>As a sidebar to that, Starfleet's worry about Odo seems _extremely_ right on
>the money. There *have* been security breaches, and Odo *has* seemed well
>out of the "Starfleet way" of doing things and of considering things. The
>Federation is generally very hands-off and "talk it out"-ish, and that's not
>Odo at all. That may be part of the appeal of the character, but it also
>means that he and the Feds are liable to have strife. I'm sure this issue
>won't last (at least insofar as Odo's resignation is concerned), but it'd be
>nice to see hints that Odo has to compromise a *little* bit.

I hope they take a little time to "resolve the issue". If things are
back to "normal" in the episode following part 2 I'll be a little annoyed.


>-- A word about the cloaking device. One of my officemates wondered why they
>weren't using the phased-cloak we saw in "The Pegasus" -- and if he's
>wondering it, I'm sure others are as well. :-) My take is this: the
>Defiant certainly wouldn't have been designed with one originally, since the
>technology wasn't known at the time. After that, the Feds couldn't very well
>tell the Romulans "no thanks on the cloaking device; we've got one already,
>you see, it's very nice...". (This assumes that the Romulans knew about the
>Defiant years ago, true, but I think it makes sense. It also leaves the
>whole issue of the morality of the phased-cloak out of it, which suits me
>fine right at the moment.)

You're overlooking the enourmous implications of a Federation-
Romulan alliance. If I were the federation, I'd call up the Romulans,
give them the scoop on the Dominion, and ask "So, we were, uh, wondering
if we might, ah, .... borrow a cloaking device?". Having the Romulans in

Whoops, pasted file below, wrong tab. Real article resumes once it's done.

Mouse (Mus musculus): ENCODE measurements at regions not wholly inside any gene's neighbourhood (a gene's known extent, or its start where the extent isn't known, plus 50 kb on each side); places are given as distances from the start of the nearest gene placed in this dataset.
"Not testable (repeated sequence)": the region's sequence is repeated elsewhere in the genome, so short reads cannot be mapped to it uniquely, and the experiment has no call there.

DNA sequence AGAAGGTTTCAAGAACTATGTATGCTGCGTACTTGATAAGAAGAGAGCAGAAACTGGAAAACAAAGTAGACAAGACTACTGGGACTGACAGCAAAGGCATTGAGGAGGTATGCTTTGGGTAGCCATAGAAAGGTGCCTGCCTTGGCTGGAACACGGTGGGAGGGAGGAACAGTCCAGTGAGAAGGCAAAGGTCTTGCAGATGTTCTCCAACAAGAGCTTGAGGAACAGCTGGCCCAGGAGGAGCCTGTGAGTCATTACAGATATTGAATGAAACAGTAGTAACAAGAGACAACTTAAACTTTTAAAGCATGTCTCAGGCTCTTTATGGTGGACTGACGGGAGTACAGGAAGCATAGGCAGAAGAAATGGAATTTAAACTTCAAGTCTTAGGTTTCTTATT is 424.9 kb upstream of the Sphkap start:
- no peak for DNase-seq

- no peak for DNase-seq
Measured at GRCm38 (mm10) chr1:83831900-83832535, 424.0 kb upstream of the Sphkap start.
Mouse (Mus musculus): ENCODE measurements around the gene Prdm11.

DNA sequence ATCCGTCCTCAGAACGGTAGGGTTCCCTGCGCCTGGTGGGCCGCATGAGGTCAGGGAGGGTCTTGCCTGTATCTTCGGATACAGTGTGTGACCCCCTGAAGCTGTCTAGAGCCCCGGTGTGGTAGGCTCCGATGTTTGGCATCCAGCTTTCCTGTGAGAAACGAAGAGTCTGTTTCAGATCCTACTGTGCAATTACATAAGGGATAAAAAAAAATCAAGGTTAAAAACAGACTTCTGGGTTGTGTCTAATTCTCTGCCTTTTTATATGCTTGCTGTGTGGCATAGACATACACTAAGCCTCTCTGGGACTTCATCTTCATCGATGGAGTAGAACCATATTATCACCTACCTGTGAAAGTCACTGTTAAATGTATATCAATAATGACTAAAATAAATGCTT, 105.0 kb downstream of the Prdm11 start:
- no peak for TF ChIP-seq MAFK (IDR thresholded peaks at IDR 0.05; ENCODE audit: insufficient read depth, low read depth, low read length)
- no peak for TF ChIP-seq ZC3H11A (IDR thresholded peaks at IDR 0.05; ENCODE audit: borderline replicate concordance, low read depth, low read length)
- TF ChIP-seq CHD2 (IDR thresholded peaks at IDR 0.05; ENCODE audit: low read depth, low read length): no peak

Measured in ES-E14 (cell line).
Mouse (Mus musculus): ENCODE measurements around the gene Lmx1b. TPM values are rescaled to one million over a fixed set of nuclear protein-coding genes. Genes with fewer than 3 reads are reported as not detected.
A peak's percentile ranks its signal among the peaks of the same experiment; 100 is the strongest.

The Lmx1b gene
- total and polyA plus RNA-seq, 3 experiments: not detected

on the mission to the founders is probably more important than usin a
homegrown cloaking device. Building trust and cooperation with the Romulans
would be an immense, long-term asset for the Federation, far outweighing
a cloaking device which only lasted half the episode anyway!

>OVERALL: Call it a 6.5, providing part 2 doesn't change my opinions of this
>setup drastically.

If you think this episode is a 6.5, then you're saying it's below
average for DS9. I'd say about a 7.5, with the same caveat.


-todd

James Parker

unread,
Oct 2, 1994, 10:52:24 PM10/2/94
to
Vikas Anirudha Aggarwal (vik...@flagstaff.princeton.edu) wrote:
: >-- A word about the cloaking device. One of my officemates wondered why they
: >weren't using the phased-cloak we saw in "The Pegasus" -- and if he's
: >wondering it, I'm sure others are as well. :-) My take is this: the
: >Defiant certainly wouldn't have been designed with one originally, since the
: >technology wasn't known at the time. After that, the Feds couldn't very well
: >tell the Romulans "no thanks on the cloaking device; we've got one already,
: >you see, it's very nice...".

I was under the impression that the Defiant was brand new, and since the
Pegasus had been built with the phase cloak before Riker ever even came
on board the Enterprise it would seem that the Federation had the
knowledge but just didn't do it, or BAD WRITING. I choose BAD WRITING

:
: Well, don't the Romulans know that the Federation has a cloaking device?


: Or do you think that they think that it is a stolen Romulan device?

They have to know. Didn't the Enterprise decloak with the Romulan ship
right there? (after getting the device from teh Pegasus?)

: After the Pegasus, I was under the impression that the

Federation
: and the Romulans would have had some sort of dialogue re the device,
: and therefore it would be obvious that the Federation had been
: secretly developing one. Whether the Romulans actually knew that
: it was a _phased_ cloak is a different matter. However when it
: comes to the security of the defiant, it would be in the best interest
: of the Federation (and the Romulans) to use the phasing cloak.

It would be in the best interest to use the phase cloak. But what about
the cloak used by the klingons in ST:VI? It could fire while cloaked.
Jeesh! Now that we are freinds with them, the least we could come up with
and use that old cloak on the Defiant!! It's like building a new
battleship and using tin foil for armor or something! I think it was bad
writing.... YASTI!


--
------------------------------------------------------------------------
jam...@ccnet.com | "Show me a home where the buffalo